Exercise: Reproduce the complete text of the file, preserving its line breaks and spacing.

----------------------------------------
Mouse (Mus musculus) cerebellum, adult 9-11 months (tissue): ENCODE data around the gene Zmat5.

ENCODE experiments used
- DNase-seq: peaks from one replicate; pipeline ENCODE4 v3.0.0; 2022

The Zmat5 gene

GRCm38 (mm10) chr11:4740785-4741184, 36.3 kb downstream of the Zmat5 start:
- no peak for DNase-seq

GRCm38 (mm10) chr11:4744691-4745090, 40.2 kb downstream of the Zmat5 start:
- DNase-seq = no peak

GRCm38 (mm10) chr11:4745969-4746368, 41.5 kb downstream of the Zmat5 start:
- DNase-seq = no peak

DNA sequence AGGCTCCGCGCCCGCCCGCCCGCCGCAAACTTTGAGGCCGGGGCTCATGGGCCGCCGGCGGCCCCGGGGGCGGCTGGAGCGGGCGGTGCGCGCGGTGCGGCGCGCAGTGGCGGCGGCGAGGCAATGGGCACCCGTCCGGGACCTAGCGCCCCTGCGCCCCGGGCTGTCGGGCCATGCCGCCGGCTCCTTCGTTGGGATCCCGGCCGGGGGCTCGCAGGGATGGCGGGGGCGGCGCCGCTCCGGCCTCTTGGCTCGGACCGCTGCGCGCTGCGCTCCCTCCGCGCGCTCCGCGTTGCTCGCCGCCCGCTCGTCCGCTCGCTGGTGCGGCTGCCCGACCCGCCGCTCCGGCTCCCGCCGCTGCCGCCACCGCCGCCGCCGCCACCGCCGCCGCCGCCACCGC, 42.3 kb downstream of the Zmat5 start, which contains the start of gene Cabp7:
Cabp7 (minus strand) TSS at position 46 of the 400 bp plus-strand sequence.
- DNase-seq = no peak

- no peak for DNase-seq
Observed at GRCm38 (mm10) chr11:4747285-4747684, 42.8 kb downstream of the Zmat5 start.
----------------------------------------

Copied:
Mouse (Mus musculus) cerebellum, adult 9-11 months (tissue): ENCODE data around the gene Zmat5.

ENCODE experiments used
- DNase-seq: peaks from one replicate; pipeline ENCODE4 v3.0.0; 2022

The Zmat5 gene

GRCm38 (mm10) chr11:4740785-4741184, 36.3 kb downstream of the Zmat5 start:
- no peak for DNase-seq

GRCm38 (mm10) chr11:4744691-4745090, 40.2 kb downstream of the Zmat5 start:
- DNase-seq = no peak

GRCm38 (mm10) chr11:4745969-4746368, 41.5 kb downstream of the Zmat5 start:
- DNase-seq = no peak

DNA sequence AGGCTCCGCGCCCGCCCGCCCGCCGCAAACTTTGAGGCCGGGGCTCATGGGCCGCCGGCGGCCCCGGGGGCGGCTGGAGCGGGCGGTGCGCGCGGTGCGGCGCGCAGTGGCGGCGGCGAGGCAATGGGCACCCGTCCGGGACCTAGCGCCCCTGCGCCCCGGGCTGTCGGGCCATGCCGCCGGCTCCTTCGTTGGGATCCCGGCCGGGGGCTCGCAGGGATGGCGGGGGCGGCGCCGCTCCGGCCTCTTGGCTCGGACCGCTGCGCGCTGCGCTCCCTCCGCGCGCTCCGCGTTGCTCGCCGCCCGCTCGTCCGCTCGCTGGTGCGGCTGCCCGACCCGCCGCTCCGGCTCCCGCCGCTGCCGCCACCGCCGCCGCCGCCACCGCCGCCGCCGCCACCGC, 42.3 kb downstream of the Zmat5 start, which contains the start of gene Cabp7:
Cabp7 (minus strand) TSS at position 46 of the 400 bp plus-strand sequence.
- DNase-seq = no peak

- no peak for DNase-seq
Observed at GRCm38 (mm10) chr11:4747285-4747684, 42.8 kb downstream of the Zmat5 start.